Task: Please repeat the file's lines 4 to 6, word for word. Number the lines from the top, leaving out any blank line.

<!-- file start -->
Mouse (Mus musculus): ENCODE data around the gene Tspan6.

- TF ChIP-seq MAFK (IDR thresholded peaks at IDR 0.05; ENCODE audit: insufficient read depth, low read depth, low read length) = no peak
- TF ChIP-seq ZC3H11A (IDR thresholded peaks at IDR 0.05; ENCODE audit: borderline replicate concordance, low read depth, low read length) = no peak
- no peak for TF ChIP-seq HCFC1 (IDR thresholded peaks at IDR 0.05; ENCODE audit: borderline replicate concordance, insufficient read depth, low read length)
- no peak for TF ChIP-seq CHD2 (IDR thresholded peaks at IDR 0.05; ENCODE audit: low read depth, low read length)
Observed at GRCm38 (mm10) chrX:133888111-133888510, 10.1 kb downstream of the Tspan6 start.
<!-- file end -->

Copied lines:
- no peak for TF ChIP-seq HCFC1 (IDR thresholded peaks at IDR 0.05; ENCODE audit: borderline replicate concordance, insufficient read depth, low read length)
- no peak for TF ChIP-seq CHD2 (IDR thresholded peaks at IDR 0.05; ENCODE audit: low read depth, low read length)
Observed at GRCm38 (mm10) chrX:133888111-133888510, 10.1 kb downstream of the Tspan6 start.